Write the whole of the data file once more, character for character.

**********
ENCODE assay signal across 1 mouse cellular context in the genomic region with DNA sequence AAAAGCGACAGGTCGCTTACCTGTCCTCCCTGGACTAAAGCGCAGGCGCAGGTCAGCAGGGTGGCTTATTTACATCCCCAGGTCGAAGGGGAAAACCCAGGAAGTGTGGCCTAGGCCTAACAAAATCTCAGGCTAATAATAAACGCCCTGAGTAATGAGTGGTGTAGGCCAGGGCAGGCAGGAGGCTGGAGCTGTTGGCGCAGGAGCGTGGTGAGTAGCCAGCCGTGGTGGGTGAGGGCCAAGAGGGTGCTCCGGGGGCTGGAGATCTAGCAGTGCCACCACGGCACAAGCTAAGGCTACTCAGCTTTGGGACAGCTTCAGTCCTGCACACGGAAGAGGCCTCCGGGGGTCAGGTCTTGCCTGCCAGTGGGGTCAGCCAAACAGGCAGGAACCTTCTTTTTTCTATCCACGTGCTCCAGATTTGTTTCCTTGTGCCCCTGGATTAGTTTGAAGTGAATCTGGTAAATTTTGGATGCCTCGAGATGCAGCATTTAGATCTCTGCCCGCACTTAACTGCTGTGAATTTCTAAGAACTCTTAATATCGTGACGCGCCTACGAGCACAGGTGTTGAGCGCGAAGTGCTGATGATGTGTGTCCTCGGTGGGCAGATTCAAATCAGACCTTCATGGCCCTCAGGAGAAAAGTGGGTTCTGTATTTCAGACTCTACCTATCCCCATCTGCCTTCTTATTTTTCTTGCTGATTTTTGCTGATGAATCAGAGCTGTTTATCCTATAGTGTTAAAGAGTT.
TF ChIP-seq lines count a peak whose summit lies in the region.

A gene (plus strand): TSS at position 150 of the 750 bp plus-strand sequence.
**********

ENCODE assay signal across 1 mouse cellular context in the genomic region with DNA sequence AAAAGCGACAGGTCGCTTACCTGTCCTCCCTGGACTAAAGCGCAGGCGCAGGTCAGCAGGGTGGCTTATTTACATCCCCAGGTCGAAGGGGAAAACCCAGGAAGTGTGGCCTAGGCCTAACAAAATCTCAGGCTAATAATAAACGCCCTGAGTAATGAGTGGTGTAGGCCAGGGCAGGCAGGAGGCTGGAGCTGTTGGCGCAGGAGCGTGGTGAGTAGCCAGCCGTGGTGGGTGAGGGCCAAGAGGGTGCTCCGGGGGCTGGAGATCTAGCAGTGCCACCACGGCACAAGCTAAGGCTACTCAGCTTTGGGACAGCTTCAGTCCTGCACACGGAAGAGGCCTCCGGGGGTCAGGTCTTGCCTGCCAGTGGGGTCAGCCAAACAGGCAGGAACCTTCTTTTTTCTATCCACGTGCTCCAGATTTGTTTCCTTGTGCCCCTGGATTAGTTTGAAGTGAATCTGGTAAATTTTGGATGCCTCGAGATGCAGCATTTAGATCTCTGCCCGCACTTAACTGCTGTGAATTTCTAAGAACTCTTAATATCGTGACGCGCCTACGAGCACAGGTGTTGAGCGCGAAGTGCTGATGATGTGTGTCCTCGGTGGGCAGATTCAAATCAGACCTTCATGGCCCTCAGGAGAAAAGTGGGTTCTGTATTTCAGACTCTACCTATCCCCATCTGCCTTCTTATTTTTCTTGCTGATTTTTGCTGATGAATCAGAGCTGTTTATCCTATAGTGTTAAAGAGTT.
TF ChIP-seq lines count a peak whose summit lies in the region.

A gene (plus strand): TSS at position 150 of the 750 bp plus-strand sequence.